The Kiyor (Laver)
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Segment 4 Esther Livingstone
The Kiyor (Laver) & The Sanctification of The Hands and Feet of the Kohanim
It is a mitzvat aseh that a Kohen coming to perform the avodah, or entering the area of the heichal must first sanctify his hands and feet from the kiyor/laver. We learn this from: “From it, Aharon and his sons shall wash their hands and their feet. Whenever they come to the Ohel Moed... or when they approach the mizbei’ach to serve...” (Shemos 30:19-20). Therefore all the Kohanim serving had to wash from the kiyor each morning, thus sanctifying their hands and feet.
(It is from this mitzvah, that Chazal learn that a person should wash his hands before davening.)
1. How much water did the kiyor/laver need to hold minimally?
2. How many spigots did the kiyor have, and why was this the case?
3. Of what material was the kiyor made and where was it located?
4. Were the Kohanim’s hands and feet washed together or separately?
5. How was the washing performed?
6. Could a Kohen sanctify his hands and feet white sitting down, and why is this the case?
7. What was the status of avodah performed by a Kohen who did not wash/sanctify his hands and feet?
8. Under what 4 conditions would a Kohen be obligated to sanctify his hands and feet again during the day?
9. Was the laver all prepared and ready each morning, or did the first Kohen washing from it need to do something to it first?
10. If a Kohen did not sleep one night, would he still need to sanctify his hands/feet the next day?
11. What else did all Kohanim need to do daily before engaging in any avodah or before entering the azarah?
12. The Kohen who merited the terumas hadeshen/lifting of the ashes would sanctify his hands/feet before sunrise. Did he need to repeat this after sunrise?
13. If a Kohen sanctified his hands/feet not from the kiyor, but from one of the klei hashares/ sanctified vessels used in the Beis HaMikdash, was this valid?
14. What did a Kohen need to be standing on when performing any avodah?
1. It had to contain enough water for at least 4 Kohanim to sanctify their hands and feet. (Shemos 40:31 “Moshe, Aharon and his sons would wash from it, their hands and their feet.”= 4 people.) (Hil Bi’as Hamikdash 5:13)
2. It originally had 2 spigots, but later on had 12, so that all the Kohanim involved in the Korban Tamid could sanctify themselves simultaneously. Only the shochet did not need to do so. (Hil Beis Habechira 3:18). The Kohen Gadol Ben Katin increased the number of spigots from 2 to 12 in the time of the Bayis Sheni. (Yoma 37 a)
3. It was made of copper and was located outside, between the heichal and the mizbei’ach, in the azarah.
4. They were washed together.
5. The Kohen would open the spigot, place his right hand on his right foot and wash them, place his left hand on his left foot and wash them, all while bent over. This due to the passuk in Shemos 30:19 saying “...shall wash from it, their hands and (v’et)/together with their feet.” (Rashi- Zevachim 19b). (Hil Bias HaMikdash 5:16)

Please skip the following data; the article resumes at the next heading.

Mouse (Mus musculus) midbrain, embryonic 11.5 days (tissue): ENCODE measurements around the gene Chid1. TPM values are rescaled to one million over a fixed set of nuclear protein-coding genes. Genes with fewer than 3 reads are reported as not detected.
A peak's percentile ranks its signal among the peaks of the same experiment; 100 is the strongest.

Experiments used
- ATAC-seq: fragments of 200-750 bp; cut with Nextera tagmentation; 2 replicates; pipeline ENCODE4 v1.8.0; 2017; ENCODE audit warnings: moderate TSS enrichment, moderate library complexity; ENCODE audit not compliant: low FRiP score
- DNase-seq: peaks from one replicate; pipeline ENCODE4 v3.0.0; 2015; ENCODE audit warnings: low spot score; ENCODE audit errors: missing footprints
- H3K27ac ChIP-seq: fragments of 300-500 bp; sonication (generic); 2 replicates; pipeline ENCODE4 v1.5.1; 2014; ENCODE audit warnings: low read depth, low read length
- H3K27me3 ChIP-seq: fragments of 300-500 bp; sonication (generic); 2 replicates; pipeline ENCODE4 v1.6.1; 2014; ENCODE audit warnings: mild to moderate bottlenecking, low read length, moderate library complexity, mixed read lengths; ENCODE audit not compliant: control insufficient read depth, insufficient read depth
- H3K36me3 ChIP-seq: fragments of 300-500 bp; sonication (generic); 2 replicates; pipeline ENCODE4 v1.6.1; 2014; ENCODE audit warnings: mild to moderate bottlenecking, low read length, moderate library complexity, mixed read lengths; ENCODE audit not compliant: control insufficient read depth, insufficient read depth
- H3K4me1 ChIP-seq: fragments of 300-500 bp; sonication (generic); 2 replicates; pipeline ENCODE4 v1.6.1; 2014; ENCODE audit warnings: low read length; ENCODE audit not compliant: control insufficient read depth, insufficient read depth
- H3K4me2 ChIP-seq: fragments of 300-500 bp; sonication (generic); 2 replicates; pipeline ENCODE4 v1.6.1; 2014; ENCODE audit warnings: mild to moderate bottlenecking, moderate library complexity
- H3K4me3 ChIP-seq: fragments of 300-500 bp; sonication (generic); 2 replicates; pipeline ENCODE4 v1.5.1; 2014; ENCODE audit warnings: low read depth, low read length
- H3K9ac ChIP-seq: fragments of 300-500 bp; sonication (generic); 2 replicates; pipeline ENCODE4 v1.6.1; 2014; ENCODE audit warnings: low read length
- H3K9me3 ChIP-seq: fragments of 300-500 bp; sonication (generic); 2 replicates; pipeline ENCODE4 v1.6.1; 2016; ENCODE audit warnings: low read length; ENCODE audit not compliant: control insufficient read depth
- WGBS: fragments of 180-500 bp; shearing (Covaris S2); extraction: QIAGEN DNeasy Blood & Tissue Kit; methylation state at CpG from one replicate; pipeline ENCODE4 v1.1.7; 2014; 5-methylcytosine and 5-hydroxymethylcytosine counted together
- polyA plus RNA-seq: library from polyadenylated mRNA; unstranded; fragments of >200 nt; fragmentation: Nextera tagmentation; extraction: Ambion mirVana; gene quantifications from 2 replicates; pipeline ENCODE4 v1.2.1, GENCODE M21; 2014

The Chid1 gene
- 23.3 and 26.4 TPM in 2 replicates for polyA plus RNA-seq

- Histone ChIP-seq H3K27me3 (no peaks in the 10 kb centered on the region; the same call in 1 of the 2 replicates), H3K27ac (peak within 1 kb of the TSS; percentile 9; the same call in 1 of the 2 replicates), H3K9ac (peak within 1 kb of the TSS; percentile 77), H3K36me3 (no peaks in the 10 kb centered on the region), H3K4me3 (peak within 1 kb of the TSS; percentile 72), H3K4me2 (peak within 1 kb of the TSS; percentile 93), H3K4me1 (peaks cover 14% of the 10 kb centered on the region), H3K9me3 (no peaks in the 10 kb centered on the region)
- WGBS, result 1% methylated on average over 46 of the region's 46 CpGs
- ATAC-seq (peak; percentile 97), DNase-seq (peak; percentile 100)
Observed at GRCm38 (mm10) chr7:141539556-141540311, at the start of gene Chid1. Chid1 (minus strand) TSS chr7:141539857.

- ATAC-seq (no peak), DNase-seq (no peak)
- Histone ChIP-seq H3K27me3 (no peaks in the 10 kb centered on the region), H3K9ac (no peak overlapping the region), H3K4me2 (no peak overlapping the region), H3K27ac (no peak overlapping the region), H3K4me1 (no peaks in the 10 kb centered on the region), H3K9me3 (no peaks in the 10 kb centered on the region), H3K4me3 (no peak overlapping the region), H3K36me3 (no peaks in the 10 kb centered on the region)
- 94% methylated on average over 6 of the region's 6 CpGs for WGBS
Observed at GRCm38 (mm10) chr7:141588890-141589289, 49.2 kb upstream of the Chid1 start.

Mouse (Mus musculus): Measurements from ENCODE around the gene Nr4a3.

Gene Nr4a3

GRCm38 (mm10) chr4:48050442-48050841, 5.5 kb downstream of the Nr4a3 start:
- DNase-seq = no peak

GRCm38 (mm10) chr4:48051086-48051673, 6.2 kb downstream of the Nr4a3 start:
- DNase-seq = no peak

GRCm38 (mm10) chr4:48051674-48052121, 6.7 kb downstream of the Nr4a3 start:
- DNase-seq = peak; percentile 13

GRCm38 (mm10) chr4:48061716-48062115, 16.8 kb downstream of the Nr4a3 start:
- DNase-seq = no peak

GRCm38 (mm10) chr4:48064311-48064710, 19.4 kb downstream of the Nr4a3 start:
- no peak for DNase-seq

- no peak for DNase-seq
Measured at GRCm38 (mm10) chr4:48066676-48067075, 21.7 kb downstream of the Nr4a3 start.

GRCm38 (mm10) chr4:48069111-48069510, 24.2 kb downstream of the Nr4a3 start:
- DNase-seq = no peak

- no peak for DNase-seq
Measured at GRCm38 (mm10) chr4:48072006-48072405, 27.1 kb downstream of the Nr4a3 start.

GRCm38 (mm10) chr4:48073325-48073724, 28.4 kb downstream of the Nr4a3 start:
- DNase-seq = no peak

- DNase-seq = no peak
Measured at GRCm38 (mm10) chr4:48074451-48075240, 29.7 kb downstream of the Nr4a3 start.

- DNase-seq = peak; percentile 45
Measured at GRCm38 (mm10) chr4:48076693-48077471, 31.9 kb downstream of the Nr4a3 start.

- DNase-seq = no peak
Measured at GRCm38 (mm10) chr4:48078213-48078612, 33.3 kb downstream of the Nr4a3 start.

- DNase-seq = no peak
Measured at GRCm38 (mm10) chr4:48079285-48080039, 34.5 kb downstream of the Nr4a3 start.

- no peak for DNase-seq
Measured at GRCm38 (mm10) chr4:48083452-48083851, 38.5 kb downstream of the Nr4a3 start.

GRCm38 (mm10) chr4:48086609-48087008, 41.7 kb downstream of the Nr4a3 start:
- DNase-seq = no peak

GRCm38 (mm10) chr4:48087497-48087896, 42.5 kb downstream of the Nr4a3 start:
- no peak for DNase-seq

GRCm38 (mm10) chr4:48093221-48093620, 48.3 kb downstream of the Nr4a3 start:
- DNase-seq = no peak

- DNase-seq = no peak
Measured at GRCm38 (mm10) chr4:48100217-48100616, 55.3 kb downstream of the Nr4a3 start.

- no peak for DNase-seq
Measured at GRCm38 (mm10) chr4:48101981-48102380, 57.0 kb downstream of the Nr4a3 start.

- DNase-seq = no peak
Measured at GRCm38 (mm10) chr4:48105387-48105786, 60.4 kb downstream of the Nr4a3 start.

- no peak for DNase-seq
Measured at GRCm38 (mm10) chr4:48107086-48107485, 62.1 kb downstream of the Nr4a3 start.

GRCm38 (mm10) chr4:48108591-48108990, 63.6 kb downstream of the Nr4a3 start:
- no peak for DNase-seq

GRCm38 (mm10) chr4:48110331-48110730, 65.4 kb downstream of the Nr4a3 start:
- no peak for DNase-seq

6. No, because this washing/sanctifying is also an avodah, and all avodah could only be performed standing, as it says in Devarim 18:5 “la’amod le’sharet”-“to stand and to serve.” (Hil Bias HaMikdash 5:16)
7. His service was passul/invalid- (“chok olam, lo ulezaro”- Shemos 30:21). (Hil Bias HaMikdash 5:2).
8. If he left the confines of the Beis Hamikdash, took a nap, relieved himself, or had hesech da’as /diversion from his task by thoughts other than those relating to his duties. (Hil Bias haMikdash 5:3)
9. The Kohen needed to raise it -via a pulley- from the well into which it had been submerged overnight. Because any water left in it overnight would be unfit to be used (linah), the Kohen Gadol Ben Katin, in the era of the Bayis Sheni, designed a pulley system to avoid disqualifying the water each morning, which he felt was disrespectful. If the kiyor was not submerged overnight, it would need to be emptied and refilled anew each morning. (Hil Bias HaMikdash 5:14 & Avodas Hakorbanos p24-25).
10. Yes, as the sanctifying was only valid for the day on which it was done. (Hil Bias HaMikdash 5:8).
11. They needed to immerse in a mikveh. (Hil Bias haMikdash 5:4)
12. No, because he had done the sanctifying at the start of the avodah for that day, albeit it was before sunrise. (Hil Bias HaMikdash 5:9)
13. Yes. (Hil Bias HaMikdash 5:10).
14. Only on the floor, without any intervening object between his foot and the floor, otherwise the avodah was invalid. (Hil Bias HaMikdash 5:17)
*Ramban (Shemos 30:19): The hands and feet represent the upper and lower extremities of the human body. By sanctifying them, servants of Hashem symbolize their total dedication to the service they are about to perform. For this same reason, Chazal instituted that we should wash our hands before davening.
Sefer Avodah- Rambam- With comments. Editor- Yockai Makbili- Pub- Mishne Torah Project and Machon HaMikdash-2012.
Avodas Hakorbanos- by Rav Aharon HaKohen (Kagan ) Translation- Rabbi Moshe Weiss – Pub -Artscroll 2020
The Yom Kippur Avodah - by Menashe Moshe Oppen –CIS Publications/ M’chon Harbotzas Torah -1988
The Taryag Mitzvos- Rabbi A.Y. Kahan- Keser Torah Publications- 1988
The Mitzvot- Rabbi Abraham Chill-Keter Books -1974
Artscroll (Stone) Chumash- Editors- Rabbis Scherman and Zlotowitz.
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